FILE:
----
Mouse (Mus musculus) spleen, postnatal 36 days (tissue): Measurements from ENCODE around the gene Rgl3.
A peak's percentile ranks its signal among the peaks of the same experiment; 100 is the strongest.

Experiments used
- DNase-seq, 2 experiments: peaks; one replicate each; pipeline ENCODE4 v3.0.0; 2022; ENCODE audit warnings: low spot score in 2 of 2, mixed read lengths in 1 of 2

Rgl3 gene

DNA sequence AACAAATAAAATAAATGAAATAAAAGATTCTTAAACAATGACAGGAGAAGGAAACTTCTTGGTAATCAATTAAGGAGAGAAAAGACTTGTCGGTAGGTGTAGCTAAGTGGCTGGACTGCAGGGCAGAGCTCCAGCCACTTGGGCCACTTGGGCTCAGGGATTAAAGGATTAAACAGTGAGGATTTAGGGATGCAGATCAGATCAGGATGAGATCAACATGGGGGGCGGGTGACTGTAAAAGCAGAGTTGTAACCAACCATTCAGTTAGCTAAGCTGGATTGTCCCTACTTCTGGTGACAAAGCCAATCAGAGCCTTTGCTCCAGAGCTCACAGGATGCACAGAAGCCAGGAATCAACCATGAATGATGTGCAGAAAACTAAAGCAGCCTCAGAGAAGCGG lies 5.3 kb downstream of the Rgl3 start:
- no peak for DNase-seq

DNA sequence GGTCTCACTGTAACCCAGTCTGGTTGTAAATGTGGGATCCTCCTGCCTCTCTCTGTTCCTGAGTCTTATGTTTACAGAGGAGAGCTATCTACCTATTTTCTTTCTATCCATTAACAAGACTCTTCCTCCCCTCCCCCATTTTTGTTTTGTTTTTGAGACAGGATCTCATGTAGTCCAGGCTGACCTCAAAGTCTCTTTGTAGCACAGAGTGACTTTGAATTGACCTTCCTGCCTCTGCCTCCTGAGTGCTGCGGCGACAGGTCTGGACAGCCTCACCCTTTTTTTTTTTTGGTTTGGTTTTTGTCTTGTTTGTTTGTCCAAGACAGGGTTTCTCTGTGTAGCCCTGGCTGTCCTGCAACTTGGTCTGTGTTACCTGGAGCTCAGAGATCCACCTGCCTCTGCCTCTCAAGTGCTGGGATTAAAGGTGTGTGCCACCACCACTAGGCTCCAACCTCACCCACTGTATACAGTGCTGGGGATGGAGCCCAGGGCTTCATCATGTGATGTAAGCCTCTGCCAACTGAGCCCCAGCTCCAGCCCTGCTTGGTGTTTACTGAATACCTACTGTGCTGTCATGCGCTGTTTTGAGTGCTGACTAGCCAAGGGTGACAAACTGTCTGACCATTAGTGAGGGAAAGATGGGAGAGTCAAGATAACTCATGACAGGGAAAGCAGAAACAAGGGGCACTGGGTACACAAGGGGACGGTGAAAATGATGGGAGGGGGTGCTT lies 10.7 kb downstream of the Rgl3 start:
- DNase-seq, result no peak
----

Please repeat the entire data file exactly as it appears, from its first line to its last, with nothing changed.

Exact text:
Mouse (Mus musculus) spleen, postnatal 36 days (tissue): Measurements from ENCODE around the gene Rgl3.
A peak's percentile ranks its signal among the peaks of the same experiment; 100 is the strongest.

Experiments used
- DNase-seq, 2 experiments: peaks; one replicate each; pipeline ENCODE4 v3.0.0; 2022; ENCODE audit warnings: low spot score in 2 of 2, mixed read lengths in 1 of 2

Rgl3 gene

DNA sequence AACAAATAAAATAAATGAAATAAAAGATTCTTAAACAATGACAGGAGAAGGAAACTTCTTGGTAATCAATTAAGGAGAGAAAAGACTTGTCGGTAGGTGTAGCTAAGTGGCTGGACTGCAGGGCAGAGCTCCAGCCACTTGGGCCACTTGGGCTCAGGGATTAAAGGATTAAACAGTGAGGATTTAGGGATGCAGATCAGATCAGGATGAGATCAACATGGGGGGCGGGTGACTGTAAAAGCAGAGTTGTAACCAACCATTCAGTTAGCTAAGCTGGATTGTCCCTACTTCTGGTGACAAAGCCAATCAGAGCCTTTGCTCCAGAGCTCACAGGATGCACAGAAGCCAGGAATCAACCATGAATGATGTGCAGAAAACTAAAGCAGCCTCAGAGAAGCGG lies 5.3 kb downstream of the Rgl3 start:
- no peak for DNase-seq

DNA sequence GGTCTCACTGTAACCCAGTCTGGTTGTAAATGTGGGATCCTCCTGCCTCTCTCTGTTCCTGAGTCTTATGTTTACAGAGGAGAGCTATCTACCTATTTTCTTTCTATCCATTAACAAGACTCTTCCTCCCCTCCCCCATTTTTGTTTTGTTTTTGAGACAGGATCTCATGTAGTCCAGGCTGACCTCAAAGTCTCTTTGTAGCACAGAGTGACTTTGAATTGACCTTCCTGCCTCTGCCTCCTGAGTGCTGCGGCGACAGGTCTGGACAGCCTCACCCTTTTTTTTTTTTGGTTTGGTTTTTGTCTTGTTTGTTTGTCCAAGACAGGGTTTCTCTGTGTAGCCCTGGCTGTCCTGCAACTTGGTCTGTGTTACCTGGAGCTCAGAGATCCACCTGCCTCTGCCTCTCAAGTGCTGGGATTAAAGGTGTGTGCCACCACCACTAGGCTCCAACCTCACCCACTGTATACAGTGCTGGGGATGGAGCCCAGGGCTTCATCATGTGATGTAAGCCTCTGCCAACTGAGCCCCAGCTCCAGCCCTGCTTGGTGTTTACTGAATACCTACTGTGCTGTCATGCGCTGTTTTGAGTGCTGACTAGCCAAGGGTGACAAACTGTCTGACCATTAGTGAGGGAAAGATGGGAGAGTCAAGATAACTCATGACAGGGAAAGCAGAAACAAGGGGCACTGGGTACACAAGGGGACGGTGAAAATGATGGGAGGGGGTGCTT lies 10.7 kb downstream of the Rgl3 start:
- DNase-seq, result no peak